Participants’ self-reported feelings of pleasantness confirmed that the affect manipulations successfully influenced participants’ affective state, F(2, 98) = 43.05, p <.001. After viewing negative IAPS images, participants reported their experience as significantly less pleasant than following neutral t(49) = 7.104, p < .001, or positive IAPS images t(49) = 7.008, p < .001. And after viewing pleasant IAPS images, participants reported feeling more pleasant than following neutral IAPS images t(49) = 3.974, p < .001.
presents the average duration that faces dominated in visual consciousness for all affect induction conditions. Across all affect induction conditions, smiling faces dominated in visual consciousness more than neutral or scowling faces, χ2 (1) =10.88, p =
.001. This might have occurred because smiling faces contain more variations in contrast (light and dark patches) than do neutral and scowling faces, and such low level visual properties cause images to be more visually dominant (Blake, 2001
). Even with the increased dominance of smiling faces, however, we found evidence that a perceiver’s affective state influenced visual consciousness in a top-down fashion.
When perceivers were in an unpleasant affective state, we found evidence for the social vigilance hypothesis. Specifically, all faces dominated in visual consciousness for a longer time when perceivers were in an unpleasant affective state compared to when they were in a neutral state, χ2 (1) =5.54, p < .018. Nonetheless, scowling faces dominated significantly longer when perceivers were unpleasant than when they were neutral (the change was 439.4 ms longer) and this was statistically significant, χ2 (1) =7.28, p < .007. The change was not significant when comparing the dominance of scowling faces in a pleasant versus a neutral affective state, however. Because scowling faces were not more dominant in in absolute terms when perceivers were feeling unpleasant, this serves as evidence of a relative negative congruence effect.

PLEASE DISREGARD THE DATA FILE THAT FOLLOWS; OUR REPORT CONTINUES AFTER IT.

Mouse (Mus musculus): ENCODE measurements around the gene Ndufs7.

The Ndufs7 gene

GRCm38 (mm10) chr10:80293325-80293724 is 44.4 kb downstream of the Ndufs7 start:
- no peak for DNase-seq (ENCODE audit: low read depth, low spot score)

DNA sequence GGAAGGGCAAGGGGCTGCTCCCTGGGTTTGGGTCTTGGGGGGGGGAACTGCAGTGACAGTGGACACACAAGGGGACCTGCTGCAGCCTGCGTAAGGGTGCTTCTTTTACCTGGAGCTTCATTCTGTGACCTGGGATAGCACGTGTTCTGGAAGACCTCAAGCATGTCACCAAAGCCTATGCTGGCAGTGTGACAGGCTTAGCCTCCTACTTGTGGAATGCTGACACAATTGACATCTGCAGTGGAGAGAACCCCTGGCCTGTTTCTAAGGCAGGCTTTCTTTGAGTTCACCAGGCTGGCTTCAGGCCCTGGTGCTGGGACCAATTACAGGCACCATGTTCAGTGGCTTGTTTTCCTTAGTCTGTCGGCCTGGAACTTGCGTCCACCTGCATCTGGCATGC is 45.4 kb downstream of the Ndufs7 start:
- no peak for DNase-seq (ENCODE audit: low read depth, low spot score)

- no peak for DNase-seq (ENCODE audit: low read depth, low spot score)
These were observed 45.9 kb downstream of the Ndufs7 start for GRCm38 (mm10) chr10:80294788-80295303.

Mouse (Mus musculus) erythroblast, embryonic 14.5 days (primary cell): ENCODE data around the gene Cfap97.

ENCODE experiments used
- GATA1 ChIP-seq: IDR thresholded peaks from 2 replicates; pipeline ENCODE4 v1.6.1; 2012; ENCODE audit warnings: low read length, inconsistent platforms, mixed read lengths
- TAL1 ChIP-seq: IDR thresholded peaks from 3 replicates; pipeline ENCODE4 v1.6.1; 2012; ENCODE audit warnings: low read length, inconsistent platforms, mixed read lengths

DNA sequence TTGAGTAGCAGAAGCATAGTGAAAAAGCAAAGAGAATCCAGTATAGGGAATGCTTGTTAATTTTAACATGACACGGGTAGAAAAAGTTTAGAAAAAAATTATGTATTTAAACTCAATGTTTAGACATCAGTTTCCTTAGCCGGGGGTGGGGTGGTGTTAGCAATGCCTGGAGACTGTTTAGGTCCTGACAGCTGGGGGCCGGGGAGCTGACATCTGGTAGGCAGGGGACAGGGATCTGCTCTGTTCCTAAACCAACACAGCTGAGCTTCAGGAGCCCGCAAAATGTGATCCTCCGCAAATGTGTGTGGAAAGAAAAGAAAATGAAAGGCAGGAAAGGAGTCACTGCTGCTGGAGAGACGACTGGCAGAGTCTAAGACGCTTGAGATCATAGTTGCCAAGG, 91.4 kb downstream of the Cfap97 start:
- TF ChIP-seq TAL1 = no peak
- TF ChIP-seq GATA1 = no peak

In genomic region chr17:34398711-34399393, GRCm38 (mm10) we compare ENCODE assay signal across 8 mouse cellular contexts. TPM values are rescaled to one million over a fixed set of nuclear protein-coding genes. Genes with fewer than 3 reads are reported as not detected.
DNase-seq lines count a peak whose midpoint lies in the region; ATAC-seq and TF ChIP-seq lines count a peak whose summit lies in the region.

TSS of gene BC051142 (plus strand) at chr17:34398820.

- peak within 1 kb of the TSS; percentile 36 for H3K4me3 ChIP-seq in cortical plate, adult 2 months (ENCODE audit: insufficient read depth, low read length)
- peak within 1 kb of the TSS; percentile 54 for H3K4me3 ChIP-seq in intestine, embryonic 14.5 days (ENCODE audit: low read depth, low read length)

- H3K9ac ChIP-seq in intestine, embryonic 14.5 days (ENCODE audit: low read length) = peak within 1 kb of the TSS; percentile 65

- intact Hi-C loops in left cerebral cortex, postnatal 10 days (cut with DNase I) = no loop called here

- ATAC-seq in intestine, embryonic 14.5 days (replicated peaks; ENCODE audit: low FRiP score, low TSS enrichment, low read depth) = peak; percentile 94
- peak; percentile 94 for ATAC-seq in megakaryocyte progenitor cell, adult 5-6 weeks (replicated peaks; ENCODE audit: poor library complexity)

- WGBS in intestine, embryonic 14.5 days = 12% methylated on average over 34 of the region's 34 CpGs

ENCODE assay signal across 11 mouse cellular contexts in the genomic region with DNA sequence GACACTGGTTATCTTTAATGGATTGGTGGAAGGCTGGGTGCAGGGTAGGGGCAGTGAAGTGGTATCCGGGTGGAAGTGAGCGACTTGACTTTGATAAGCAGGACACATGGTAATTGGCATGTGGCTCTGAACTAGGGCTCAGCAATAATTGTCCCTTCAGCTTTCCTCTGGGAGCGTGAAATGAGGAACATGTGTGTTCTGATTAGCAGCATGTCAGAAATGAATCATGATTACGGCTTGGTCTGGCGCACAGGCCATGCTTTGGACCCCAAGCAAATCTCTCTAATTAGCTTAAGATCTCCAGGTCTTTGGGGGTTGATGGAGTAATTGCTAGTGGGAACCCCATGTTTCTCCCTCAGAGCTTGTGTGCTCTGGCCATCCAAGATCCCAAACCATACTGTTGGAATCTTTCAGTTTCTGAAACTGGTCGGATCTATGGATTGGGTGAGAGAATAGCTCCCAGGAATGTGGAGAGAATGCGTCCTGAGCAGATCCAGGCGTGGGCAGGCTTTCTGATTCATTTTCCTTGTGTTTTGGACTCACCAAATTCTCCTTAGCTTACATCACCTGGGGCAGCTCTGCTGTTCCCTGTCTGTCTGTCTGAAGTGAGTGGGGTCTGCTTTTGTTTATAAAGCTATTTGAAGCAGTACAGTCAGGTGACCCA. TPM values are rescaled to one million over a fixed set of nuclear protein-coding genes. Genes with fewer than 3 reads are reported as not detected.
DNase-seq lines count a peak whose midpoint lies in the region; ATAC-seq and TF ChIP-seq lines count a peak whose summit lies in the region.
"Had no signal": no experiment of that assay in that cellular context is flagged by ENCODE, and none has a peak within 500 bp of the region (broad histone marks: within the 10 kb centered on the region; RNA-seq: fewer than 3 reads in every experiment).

When perceivers were in a pleasant affective state, we found evidence of a relative positive congruence effect. Specifically, after viewing pleasant IAPS images, smiling faces dominated for 310.07 ms longer than did scowling faces, χ 2 (1) =4.26, p < .037 and 382.22 ms longer than did neutral faces, χ 2 (1) =8.79, p < .003. Thus, in an absolute sense, smiling faces dominated longer but smiling faces dominated across all conditions, and this was not unique to a pleasant affective state. Still, smiling faces dominated significantly longer than did neutral faces only when perceivers were in a pleasant affective state; this comparison was not statistically significant when perceivers were in a neutral state, χ 2 (1) = 1.53, p < .21. Social vigilance was not observed for pleasant affective states, χ 2 (1) =1.07, p < .30.
Finally, when the perceiver’s affective state was set to neutral, we found no evidence of an affective salience effect. When perceivers were in a neutral state, smiling and scowling faces did not dominate in visual consciousness longer as compared to neutral faces, χ 2 (1) =.03, p > .50.